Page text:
August 31, 2005
Bush off to Washington to oversee hurricane relief
CRAWFORD, Texas (Reuters) - President George W. Bush headed
back to Washington on Wednesday, cutting short his vacation to
oversee the federal response to Hurricane Katrina ahead of an
expected visit to devastated Gulf Coast areas later this week.
Following a video conference with senior government
officials, Bush left his ranch in Crawford, Texas, and was
flying back to the White House to monitor the massive recovery
effort after Katrina cut a swathe of death and destruction
through Louisiana, Mississippi and Alabama.
representatives of 14 federal agencies involved in the recovery
and cleanup, including the Departments of Energy, Interior and
Health and Human Services.
White House spokesman Scott McClellan said Bush stressed to
the federal officials that "right now we're focused on saving
lives. Right after that, the priority is sustaining life."
The Pentagon on Wednesday added warships, including two
helicopter assault vessels and the hospital ship Comfort, along
with elite search units to the relief effort. Energy Secretary
Samuel Bodman said the administration would release supplies
from the federal petroleum reserves to help refiners affected
by the hurricane.
Although aides have long said that Bush can run the White
House from his 1,600-acre (650-hectare) ranch where he has full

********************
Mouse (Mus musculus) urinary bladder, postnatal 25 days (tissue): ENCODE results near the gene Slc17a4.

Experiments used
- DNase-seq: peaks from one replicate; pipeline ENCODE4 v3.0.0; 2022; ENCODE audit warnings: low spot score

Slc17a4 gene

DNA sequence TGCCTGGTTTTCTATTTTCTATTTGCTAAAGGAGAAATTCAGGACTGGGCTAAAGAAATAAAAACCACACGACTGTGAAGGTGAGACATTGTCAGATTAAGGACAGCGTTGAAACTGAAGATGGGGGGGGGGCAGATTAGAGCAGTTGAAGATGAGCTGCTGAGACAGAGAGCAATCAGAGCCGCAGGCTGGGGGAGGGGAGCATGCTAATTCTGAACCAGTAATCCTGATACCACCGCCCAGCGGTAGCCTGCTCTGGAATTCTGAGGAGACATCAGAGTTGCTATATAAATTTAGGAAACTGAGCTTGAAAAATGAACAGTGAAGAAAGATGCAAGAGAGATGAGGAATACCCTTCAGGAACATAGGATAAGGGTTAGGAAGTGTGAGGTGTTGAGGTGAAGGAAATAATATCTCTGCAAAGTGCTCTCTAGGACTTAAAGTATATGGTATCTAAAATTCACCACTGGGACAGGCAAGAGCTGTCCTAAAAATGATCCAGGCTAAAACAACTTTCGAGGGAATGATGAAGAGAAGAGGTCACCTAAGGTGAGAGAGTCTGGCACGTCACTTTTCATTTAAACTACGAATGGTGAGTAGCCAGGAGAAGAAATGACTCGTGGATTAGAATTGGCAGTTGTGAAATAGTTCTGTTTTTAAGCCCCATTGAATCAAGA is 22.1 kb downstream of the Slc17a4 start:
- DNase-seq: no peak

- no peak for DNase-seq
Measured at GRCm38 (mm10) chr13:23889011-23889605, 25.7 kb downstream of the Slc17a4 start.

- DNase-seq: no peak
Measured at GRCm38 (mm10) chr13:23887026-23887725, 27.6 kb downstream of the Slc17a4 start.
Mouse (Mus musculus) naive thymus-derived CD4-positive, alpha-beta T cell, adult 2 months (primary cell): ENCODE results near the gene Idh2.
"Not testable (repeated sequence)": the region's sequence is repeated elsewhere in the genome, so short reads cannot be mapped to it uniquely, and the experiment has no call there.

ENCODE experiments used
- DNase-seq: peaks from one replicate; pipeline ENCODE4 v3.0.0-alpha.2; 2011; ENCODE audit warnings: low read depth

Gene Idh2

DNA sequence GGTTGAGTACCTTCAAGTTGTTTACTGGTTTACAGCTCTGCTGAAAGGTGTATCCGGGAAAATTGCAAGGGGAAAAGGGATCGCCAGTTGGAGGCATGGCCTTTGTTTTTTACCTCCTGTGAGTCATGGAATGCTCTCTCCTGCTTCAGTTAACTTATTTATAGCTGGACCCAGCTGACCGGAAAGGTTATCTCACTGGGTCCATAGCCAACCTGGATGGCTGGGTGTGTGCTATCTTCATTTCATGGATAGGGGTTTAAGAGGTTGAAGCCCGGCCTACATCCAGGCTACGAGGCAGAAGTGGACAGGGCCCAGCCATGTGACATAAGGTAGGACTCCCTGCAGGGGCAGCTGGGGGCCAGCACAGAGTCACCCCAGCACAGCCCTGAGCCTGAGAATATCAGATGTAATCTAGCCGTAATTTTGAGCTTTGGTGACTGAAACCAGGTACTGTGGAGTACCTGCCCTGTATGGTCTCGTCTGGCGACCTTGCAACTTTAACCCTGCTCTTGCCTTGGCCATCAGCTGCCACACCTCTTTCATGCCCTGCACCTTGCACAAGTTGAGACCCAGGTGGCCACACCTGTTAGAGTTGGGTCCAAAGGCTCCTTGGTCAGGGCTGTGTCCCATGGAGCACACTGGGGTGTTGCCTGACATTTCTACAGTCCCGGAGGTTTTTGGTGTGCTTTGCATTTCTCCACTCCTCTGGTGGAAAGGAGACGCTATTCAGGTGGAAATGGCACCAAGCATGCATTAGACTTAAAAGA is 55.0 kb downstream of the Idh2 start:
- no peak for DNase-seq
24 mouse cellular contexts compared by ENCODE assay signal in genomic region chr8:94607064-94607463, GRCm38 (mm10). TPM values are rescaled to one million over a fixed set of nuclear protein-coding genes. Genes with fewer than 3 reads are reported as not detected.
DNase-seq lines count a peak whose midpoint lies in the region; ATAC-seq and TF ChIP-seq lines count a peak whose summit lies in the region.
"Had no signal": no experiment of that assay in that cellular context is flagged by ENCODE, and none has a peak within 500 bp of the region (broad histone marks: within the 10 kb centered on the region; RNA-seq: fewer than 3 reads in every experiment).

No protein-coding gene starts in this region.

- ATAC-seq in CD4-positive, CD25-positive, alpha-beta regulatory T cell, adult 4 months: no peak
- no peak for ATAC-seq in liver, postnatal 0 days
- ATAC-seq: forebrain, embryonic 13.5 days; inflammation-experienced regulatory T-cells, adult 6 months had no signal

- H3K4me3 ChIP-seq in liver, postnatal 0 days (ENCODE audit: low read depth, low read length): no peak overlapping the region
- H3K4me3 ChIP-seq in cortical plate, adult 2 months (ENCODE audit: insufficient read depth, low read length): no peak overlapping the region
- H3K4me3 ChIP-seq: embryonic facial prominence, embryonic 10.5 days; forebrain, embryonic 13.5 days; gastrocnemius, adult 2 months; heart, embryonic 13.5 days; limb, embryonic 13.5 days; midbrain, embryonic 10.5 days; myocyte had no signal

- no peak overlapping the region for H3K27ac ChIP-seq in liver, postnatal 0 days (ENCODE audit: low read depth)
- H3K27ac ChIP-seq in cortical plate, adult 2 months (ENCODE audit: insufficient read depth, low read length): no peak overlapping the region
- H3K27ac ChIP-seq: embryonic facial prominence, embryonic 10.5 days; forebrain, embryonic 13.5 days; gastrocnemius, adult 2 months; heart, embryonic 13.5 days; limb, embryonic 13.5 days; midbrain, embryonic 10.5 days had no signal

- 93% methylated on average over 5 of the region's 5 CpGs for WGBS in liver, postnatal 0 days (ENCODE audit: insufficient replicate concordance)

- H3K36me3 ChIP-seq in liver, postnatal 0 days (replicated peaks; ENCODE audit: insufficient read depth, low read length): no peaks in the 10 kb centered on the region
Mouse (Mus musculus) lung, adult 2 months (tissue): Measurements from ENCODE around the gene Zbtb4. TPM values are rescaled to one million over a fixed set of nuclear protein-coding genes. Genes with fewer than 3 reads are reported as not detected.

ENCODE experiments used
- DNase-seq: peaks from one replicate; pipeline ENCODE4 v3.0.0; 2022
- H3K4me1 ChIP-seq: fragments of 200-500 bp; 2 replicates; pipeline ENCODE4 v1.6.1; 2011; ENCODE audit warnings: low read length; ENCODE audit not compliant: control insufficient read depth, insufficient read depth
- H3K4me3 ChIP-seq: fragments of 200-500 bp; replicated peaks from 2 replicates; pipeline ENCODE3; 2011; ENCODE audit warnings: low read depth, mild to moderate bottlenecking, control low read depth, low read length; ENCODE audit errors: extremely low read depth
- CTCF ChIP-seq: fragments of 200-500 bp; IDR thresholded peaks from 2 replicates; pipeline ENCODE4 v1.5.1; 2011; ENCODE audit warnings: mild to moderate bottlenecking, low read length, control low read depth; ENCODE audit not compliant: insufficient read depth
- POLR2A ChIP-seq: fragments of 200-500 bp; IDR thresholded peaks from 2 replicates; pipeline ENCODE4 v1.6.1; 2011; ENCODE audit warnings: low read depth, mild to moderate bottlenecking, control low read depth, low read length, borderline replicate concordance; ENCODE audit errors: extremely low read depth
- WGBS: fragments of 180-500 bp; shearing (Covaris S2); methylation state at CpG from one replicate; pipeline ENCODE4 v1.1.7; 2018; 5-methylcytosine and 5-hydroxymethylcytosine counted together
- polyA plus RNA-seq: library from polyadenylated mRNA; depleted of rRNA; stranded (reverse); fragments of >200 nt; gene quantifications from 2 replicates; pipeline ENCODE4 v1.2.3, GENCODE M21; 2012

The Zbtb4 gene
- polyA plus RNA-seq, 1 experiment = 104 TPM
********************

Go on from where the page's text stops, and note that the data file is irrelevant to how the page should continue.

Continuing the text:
secure communications capabilities, the president decided it
was better to return to Washington, according to McClellan.
"There are people who are suffering, who are in need,"
McClellan said. "The issue was the president felt it was best
to get back to Washington to oversee the response efforts from
there." Bush had been scheduled to end his month-long vacation
One of the most severe storms ever to hit the United
States, Katrina killed more than 100 people with the toll
certain to go higher as authorities struggle to count the dead,
save low-lying New Orleans and tally the catastrophic
destruction. Analysts have estimated the damage to be at least
Bush is expected to visit the ravaged Gulf Coast region
later this week, perhaps on Saturday. The White House is
sensitive to the disruption presidential visits can cause and
Mississippi Gov. Haley Barbour advised them to hold off on
coming too soon because the destruction was so widespread.
Administration and congressional officials are working to
assess what will be needed in federal aid.
The Federal Emergency Management Agency already has $2.5
billion on hand from last year's appropriations. In addition,
$2.14 billion has been requested for fiscal year 2006 that
starts on October 1.
Congress could consider a supplemental appropriation.
Lawmakers approved $13.6 billion for hurricane aid last
October, most of it for Florida, which was hit by a series of
The U.S. military weighed in with major assets as the Army
Corps of Engineers worked to help civilian engineers in New
Orleans close a major break in a protective levee that flooded
the tourist city two days after Katrina ripped ashore.
More than 8,200 part-time National Guard troops have been
mobilized by governors in Louisiana, Mississippi, Alabama and
Florida for duties from police work to providing water and
The big Navy hospital ship Comfort was preparing to depart
Baltimore and the helicopter carrier USS Bataan and another
warship were already conducting rescue missions from off the
Louisiana and Mississippi coasts.
The USS Iwo Jima, another helicopter assault ship, was
preparing to sail from Norfolk, Virginia, with three other
vessels and arrive in five days, the Navy said.